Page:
The Malaysian branch of a major recruitment agency has found, in its Salary Guide report, Malaysia’s FinTech businesses are attempting to attract candidates from other fields.
According to the company’s research, even those without IT background attracted to the opportunities that this entails.
It was noted that as within the 2019 Salary Guide, across the board employers in Malaysia are more focused on hard skills over soft skills when meeting their hiring demands in the near future, with 60 per cent of hiring managers more inclined to employ staff based on their technical aptitude, the branch’s Senior Manager stated.
Such statistics are in line with the FinTech arena, where even the senior management leading high-tech intensity projects are required to know the inner workings of the technology driving the firms’ Fintech endeavours.
The top Fintech talent in demand in Malaysia are:
- Software developers
- Cloud engineers
- Network engineers
- Cybersecurity engineers
- Project managers
- Data scientists
It was also noted that newcomers to the industry are, being trained by the financial stakeholders, allowing the candidates to fulfil their potential in spite of their lack of history in the industry. And it is not just those at home, but Malaysians who have been educated or working abroad are being encouraged to return with government subsidies.
This increasingly open-door policy that has been seen in the past twelve months is expected to continue into the next year.
According to the recruitment experts, financial institutions and Fintech firms are addressing the talent shortage by ramping up their employer branding and HR practices.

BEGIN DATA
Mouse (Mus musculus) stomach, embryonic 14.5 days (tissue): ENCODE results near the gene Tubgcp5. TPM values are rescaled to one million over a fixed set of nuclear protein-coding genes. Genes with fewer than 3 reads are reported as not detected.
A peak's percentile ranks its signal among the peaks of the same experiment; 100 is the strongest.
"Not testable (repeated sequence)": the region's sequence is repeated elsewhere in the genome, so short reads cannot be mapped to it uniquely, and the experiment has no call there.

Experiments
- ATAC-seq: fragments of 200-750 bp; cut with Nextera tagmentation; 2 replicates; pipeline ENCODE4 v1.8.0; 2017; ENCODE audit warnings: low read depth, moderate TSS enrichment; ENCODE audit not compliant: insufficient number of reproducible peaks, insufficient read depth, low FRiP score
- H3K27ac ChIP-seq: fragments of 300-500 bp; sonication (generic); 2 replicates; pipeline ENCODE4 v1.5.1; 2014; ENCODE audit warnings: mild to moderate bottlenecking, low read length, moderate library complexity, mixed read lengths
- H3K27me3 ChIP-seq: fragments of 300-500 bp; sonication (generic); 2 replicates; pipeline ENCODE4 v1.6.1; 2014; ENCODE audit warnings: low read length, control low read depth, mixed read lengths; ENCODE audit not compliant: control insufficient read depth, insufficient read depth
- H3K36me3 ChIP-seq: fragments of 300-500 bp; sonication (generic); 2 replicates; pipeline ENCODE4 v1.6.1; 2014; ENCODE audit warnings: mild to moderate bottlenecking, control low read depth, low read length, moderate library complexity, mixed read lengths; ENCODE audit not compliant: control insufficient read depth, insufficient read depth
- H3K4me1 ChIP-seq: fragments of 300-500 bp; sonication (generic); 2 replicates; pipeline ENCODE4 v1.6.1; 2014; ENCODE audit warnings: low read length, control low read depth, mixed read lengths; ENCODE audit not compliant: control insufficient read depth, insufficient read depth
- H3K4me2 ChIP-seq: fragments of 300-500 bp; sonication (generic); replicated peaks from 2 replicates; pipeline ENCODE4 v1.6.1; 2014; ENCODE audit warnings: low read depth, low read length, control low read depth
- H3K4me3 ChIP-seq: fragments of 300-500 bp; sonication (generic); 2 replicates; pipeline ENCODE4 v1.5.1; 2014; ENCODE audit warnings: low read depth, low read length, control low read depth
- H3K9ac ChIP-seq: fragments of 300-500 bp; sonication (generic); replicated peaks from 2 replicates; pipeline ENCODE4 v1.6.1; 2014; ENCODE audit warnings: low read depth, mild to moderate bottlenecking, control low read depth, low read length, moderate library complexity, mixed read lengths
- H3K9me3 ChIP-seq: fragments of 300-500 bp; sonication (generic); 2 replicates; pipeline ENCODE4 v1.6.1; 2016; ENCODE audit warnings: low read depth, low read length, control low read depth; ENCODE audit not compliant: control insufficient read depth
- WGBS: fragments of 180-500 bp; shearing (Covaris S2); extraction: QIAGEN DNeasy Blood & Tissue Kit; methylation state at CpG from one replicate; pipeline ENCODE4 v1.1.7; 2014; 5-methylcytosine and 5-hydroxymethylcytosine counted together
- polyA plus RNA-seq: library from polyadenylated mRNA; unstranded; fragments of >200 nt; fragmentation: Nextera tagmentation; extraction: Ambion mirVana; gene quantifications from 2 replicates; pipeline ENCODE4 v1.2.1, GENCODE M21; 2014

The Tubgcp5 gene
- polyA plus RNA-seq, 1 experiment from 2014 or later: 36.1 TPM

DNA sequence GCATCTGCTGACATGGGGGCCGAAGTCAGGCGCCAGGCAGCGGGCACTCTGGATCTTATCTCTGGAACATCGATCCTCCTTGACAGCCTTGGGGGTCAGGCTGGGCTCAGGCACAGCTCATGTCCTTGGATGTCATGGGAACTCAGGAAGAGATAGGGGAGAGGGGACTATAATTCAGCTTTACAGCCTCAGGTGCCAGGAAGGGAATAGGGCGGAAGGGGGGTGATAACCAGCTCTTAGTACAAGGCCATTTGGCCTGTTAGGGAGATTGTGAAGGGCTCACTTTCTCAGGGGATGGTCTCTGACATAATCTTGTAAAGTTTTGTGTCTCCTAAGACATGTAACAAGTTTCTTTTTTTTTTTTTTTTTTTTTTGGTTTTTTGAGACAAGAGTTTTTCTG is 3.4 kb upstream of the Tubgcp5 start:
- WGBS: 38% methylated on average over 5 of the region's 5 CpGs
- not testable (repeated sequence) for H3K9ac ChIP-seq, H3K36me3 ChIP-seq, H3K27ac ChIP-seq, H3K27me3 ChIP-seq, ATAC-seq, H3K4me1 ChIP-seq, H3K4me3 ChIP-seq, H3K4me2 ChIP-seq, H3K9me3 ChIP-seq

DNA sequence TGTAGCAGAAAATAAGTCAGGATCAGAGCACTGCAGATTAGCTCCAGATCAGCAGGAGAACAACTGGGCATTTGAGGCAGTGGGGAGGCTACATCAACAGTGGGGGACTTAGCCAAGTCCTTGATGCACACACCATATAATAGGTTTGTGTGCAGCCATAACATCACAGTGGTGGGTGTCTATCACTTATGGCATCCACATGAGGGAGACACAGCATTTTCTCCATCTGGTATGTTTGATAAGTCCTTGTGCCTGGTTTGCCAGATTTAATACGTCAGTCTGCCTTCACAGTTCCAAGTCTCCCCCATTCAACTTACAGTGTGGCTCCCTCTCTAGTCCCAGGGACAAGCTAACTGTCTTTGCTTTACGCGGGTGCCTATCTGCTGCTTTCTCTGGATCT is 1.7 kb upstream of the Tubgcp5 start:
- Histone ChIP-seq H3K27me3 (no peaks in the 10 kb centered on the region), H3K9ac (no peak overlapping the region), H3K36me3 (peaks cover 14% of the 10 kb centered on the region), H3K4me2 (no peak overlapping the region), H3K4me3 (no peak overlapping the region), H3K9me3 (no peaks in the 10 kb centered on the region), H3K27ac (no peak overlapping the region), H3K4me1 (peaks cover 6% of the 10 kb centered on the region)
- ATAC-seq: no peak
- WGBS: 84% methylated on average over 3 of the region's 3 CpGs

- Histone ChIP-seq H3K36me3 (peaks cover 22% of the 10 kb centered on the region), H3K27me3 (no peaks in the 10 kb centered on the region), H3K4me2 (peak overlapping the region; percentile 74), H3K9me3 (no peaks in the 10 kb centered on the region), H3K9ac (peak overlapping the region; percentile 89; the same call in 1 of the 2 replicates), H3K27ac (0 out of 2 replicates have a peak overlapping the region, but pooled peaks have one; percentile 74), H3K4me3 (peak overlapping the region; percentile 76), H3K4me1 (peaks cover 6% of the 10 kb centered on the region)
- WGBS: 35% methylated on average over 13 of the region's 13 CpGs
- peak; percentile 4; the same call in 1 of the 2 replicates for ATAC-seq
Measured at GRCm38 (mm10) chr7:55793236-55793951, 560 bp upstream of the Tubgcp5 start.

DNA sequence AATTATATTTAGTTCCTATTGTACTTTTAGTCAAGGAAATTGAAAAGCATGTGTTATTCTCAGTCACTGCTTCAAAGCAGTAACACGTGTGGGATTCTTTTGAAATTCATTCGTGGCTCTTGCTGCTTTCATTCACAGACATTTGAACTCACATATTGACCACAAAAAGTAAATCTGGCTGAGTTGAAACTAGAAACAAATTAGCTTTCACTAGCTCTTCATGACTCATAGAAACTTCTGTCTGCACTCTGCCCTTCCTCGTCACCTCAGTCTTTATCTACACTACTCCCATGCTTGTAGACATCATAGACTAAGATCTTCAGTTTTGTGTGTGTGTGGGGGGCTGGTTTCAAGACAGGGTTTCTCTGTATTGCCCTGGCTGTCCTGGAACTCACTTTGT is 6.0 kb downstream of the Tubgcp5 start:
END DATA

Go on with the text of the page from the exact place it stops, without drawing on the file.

As another means to address the talent shortage, firms have been attempting to attract overseas returnees while reducing their reliance on foreign talent. Adept FinTech talent usually is able to negotiate for competitive salary packages on top of relocation incentives and assistance.
Both financial institutions and Fintech firms have also been reviewing their talent attraction strategies that go beyond financial incentives to lure candidates.
Although it has been noted that local banks remain relatively traditional when it comes to non-monetary benefits, and they are urged to design their HR practices to stay competitive against FinTech firms.
They could benefit from putting into practices such as flexible working, work-from-home arrangements, alongside a transparent bonus and promotion schemes.
An earlier report by OpenGov Asia noted that the Communications and Multimedia Ministry will continue to review all existing initiatives as well as come up with new and pertinent policies to ensure Malaysia is always ahead of the competition when it comes to tech talent development, its minister confirmed.
The Minister pointed out that one of the more critical areas in Malaysia’s journey as a developing nation was talent.
As a key enabler of IR4.0 (Fourth Industrial Revolution), it is critical that Malaysia prepares a strong talent pipeline to harness the socio-economic opportunities that come with digitalisation and smart technologies.
According to the recent Digital Talent Report commissioned by Malaysia Digital Economy Corp (MDEC) in 2017, Malaysia’s digital talent demand was expected to grow by 15% annually, that would require more than 540,000 jobs by 2020.
Digital talent is already in high demand at present and looks to grow even more in years to come. The World Economic Forum estimates that while 75 million existing roles may decline by 2022, it was also projected that 133 million new roles will emerge as smart technologies disrupt most if not all industries.
He noted that these emerging roles were related to data science, artificial intelligence (AI), software development, digital transformation and cybersecurity.
The Communications and Multimedia Ministry understands the pressing need to future-proof Malaysia’s digital talent and is addressing the digital talent agenda via MDEC, which has been at the forefront of tech talent development and nurturing for several years now.